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Top Paintings of the World.
1. The Garden of Delights
Bosch: The Garden of Delights (1504) - Prado, Madrid

This famous painting was made by Bosch, this painting is his best known and most ambitious complete work.This painting is painted in oil on oak and is formed from a square middle panel flanked by two other oak rectangular wings that close over the centre as shutters. The outer wings, when folded, show a grisaille painting of the earth during the biblical narrative of Creation.
2. Universal Judgement
Michelangelo: Universal Judgement (1541) - Cappella Sistina, Roma

The "Universal Judgment" is a fresco by the Italian Renaissance master Michelangelo executed on the altar wall of the Sistine Chapel in Vatican City. The work took four years to complete and is a depiction of the Second Coming of Christ and the final and eternal judgment by God of all humanity. The souls of humans rise and descend to their fates, as judged by Christ surrounded by prominent saints including Saints Catherine of Alexandria, Peter, Lawrence, Bartholomew, Paul, Peter Simon, Sebastian, John the Baptist, and others.
3. Europe After the Rain II
Ernst: Europe After the Rain II (1942) - Sumner Collection, Hartford

This painting was made by Ernst. He invented the technique of rubbings of textured surfaces and working with the forms that emerged. This painting makes extensive use of the techniques Ernst invented, portraying a ravaged landscape reminiscent of both twisted wreckage and rotting organic proliferation.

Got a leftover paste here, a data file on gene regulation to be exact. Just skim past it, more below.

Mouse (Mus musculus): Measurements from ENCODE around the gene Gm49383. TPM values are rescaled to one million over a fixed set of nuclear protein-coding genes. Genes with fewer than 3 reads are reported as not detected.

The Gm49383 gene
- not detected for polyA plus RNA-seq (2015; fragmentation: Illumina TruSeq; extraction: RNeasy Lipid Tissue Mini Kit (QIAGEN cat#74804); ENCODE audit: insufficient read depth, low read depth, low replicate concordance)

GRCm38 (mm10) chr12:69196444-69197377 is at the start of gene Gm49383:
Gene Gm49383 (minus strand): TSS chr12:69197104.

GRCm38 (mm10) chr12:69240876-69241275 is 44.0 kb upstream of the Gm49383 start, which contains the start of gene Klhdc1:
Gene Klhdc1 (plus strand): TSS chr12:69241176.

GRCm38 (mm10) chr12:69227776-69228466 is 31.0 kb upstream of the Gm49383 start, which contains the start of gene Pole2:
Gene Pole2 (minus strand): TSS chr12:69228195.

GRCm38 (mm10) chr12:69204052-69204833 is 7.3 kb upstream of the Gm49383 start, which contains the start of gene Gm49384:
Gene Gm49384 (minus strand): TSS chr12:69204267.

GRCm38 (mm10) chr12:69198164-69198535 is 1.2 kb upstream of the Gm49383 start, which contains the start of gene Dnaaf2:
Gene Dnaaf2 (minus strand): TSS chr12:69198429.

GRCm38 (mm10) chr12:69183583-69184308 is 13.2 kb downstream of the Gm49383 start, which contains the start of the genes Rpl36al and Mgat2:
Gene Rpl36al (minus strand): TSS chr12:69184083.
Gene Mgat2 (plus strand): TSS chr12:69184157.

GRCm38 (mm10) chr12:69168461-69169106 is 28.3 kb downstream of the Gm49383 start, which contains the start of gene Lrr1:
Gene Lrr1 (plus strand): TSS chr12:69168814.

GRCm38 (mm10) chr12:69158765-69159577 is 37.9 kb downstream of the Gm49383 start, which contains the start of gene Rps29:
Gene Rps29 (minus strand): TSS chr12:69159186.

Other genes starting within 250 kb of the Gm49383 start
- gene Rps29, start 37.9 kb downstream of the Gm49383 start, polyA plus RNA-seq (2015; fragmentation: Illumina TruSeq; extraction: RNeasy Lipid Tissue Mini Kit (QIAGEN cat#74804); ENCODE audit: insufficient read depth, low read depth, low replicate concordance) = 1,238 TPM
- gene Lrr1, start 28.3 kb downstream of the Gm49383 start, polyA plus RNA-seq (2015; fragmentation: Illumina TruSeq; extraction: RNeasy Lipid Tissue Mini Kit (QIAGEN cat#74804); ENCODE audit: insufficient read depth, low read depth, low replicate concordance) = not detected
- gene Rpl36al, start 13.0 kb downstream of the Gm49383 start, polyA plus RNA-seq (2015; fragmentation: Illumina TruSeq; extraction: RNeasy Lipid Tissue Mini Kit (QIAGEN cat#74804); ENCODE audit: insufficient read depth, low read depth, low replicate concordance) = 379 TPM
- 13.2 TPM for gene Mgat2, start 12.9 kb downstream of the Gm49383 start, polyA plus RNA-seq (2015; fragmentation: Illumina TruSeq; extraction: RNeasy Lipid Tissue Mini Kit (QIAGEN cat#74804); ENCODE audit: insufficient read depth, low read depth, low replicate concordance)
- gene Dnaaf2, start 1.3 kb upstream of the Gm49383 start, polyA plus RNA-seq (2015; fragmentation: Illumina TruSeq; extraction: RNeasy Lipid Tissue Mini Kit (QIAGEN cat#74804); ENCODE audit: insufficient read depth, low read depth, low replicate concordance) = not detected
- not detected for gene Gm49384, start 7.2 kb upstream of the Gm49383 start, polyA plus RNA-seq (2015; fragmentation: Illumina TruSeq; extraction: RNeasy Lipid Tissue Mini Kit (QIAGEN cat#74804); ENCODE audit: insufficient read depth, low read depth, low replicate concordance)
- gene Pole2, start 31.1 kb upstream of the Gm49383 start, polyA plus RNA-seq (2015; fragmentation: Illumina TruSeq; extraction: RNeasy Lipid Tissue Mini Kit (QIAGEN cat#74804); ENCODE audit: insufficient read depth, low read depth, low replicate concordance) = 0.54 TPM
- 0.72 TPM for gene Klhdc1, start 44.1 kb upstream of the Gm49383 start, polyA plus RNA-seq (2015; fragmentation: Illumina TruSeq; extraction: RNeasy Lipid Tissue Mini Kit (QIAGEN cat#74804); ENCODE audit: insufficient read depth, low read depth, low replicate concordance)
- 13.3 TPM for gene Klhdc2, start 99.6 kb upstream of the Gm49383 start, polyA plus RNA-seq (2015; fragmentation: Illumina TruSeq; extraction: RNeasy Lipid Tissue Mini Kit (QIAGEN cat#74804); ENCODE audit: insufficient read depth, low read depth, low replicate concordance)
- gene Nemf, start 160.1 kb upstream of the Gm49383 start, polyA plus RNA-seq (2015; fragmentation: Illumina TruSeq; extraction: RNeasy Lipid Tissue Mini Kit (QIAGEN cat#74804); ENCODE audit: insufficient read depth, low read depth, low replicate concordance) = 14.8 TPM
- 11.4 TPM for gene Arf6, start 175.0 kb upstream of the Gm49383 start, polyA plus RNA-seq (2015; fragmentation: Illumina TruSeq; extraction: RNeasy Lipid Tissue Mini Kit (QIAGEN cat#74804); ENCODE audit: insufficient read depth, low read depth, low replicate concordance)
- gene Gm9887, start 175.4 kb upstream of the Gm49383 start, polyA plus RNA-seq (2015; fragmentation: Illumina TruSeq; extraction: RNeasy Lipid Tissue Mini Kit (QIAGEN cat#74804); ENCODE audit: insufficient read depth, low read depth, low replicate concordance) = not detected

4. Beethovenfries
Klimt: Beethovenfries (1902) - Sezession, Wien

In 1902, Klimt painted the Beethoven Frieze for the 14th Vienna Secessionist exhibition.This painting was painted directly on the walls with light materials. The Beethoven Frieze is now on permanent display in the Vienna Secession Building. The frieze illustrates human desire for happiness in a suffering and tempestuous world in which one contends not only with external evil forces but also with internal weaknesses.
5. Persistence of Memory
Dali: Persistence of Memory (1931) - Museum of Modern Art, New York

The well-known surrealist piece introduced the image of the soft melting pocket watch. It epitomizes Dalí's theory of "softness" and "hardness", which was central to his thinking at the time. This interpretation suggests that Dalí was incorporating an understanding of the world introduced by Albert Einstein's Special Theory of Relativity. The figure in the middle of the picture can be read as a "fading" creature, one that often appears in dreams where the dreamer cannot pinpoint the creature's exact form and composition.


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